The History of World War I in Photographs

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Brother Ranulf
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The History of World War I in Photographs

Postby Brother Ranulf » Sat Aug 29, 2015 9:57 pm

Photographs by the Daily Mail, ISBN 978-1-4723-5531-7, published by Parragon in 2014.

I obtained my copy at half of the £20 price tag at the Imperial War Museum, where their major WW1 exhibition continues.

This book is mainly made up of large photographs and these images are from the Mail's own archives. I had not seen the majority of them before and there are some excellent pictures from almost every part of the conflict, although the Western Front accounts for the majority. The photographs are crisp, clear and very well printed. Small sections of text detail the various battles year by year, but these elements tend to be brief and generalised.

On the negative side, the captions accompanying the images are a major problem. They include (at best) a very short, one-sentence description of what the photograph shows, followed by an obscure waffling commentary on the political or military background at the time. It is as if the caption writer has no knowledge of the British, Anzac, American, French, German or Russian military of the time, which must be seen as a drawback in the circumstances. No details on the uniforms, equipment or units shown, no helpful explanation of what the men in the picture are actually doing, or details of some very unusual clothing and weaponry. In several cases the captions are nothing at all to do with the image and in a few the captions are doubtful or just plain wrong. For instance, the Anzac soldier on page 72 is described as "A member of the Australian Imperial Guards" (there was no such unit).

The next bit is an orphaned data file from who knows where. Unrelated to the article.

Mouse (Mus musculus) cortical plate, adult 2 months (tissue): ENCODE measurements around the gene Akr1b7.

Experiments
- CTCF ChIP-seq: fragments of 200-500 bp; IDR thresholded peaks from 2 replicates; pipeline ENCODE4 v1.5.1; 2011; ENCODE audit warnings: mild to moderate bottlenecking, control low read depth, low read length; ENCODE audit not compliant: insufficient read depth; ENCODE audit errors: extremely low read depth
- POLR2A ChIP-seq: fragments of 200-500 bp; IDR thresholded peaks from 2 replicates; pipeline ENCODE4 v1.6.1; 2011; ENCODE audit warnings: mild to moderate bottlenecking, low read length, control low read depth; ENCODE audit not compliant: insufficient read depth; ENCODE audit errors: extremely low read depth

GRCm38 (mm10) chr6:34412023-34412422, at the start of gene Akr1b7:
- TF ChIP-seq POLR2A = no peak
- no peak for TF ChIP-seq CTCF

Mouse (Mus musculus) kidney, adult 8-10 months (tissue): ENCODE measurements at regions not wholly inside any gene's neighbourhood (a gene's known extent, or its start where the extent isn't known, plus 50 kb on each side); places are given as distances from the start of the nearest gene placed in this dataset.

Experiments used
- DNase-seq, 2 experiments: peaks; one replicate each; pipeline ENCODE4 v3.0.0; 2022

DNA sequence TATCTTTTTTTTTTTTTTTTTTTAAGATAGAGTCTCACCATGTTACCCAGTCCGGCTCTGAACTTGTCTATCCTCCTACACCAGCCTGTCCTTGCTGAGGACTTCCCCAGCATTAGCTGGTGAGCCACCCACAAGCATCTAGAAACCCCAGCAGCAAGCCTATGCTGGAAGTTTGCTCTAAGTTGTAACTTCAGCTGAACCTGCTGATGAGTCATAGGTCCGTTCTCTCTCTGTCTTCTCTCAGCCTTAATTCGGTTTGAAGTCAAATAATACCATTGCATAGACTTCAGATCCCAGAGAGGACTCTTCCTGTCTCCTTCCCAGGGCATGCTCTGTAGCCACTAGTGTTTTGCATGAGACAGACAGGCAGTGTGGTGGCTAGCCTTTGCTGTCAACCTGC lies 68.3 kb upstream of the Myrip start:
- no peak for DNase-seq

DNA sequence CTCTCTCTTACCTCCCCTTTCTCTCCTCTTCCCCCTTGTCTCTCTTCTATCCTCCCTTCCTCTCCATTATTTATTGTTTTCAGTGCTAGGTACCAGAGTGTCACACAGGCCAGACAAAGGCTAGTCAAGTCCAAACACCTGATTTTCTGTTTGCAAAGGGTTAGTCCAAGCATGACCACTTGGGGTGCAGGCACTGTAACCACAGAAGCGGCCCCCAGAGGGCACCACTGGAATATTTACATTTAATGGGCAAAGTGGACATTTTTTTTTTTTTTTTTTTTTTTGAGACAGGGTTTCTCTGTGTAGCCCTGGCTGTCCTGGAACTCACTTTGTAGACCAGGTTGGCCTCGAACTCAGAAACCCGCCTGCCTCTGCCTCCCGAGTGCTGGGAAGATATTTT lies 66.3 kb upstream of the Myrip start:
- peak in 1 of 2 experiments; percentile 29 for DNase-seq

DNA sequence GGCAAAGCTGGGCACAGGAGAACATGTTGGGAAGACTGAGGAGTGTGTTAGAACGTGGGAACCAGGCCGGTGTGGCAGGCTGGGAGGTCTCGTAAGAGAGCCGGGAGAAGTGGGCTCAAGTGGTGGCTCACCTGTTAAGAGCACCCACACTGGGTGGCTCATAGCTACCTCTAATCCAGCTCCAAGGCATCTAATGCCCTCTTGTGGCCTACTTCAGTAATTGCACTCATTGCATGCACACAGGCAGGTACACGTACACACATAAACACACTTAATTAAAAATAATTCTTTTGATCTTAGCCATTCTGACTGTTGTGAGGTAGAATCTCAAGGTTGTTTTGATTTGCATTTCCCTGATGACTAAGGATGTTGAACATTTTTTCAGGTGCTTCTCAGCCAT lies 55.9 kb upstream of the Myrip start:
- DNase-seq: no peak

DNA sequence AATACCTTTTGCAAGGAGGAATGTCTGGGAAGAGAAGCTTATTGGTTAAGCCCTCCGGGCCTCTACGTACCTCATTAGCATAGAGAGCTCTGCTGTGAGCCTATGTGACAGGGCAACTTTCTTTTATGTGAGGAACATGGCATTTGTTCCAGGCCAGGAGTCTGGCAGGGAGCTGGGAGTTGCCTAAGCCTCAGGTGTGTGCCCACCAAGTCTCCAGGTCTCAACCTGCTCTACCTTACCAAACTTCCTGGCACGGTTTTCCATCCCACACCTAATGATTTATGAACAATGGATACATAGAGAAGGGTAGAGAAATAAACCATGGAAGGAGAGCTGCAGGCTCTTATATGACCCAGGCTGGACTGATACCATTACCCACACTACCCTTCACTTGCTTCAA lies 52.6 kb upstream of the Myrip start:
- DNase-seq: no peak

It is interesting to note the impact of "sanitisation" in the images - all the casualties shown are either German or Turks - but the realities of life amid filth, mud and water in the trenches are well depicted.

10 out of 10 for the images, barely 1 out of 10 for the captions.


Brother Ranulf

"Patres nostri et nos hanc insulam in brevi edomuimus in brevi nostris subdidimus legibus, nostris obsequiis mancipavimus" - Walter Espec 1138

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